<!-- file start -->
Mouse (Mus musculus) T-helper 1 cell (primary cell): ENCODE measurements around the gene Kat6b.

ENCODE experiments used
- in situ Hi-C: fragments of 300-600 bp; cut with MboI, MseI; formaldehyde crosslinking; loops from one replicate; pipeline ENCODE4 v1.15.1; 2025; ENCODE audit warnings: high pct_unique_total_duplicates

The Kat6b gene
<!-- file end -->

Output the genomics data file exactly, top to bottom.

Mouse (Mus musculus) T-helper 1 cell (primary cell): ENCODE measurements around the gene Kat6b.

ENCODE experiments used
- in situ Hi-C: fragments of 300-600 bp; cut with MboI, MseI; formaldehyde crosslinking; loops from one replicate; pipeline ENCODE4 v1.15.1; 2025; ENCODE audit warnings: high pct_unique_total_duplicates

The Kat6b gene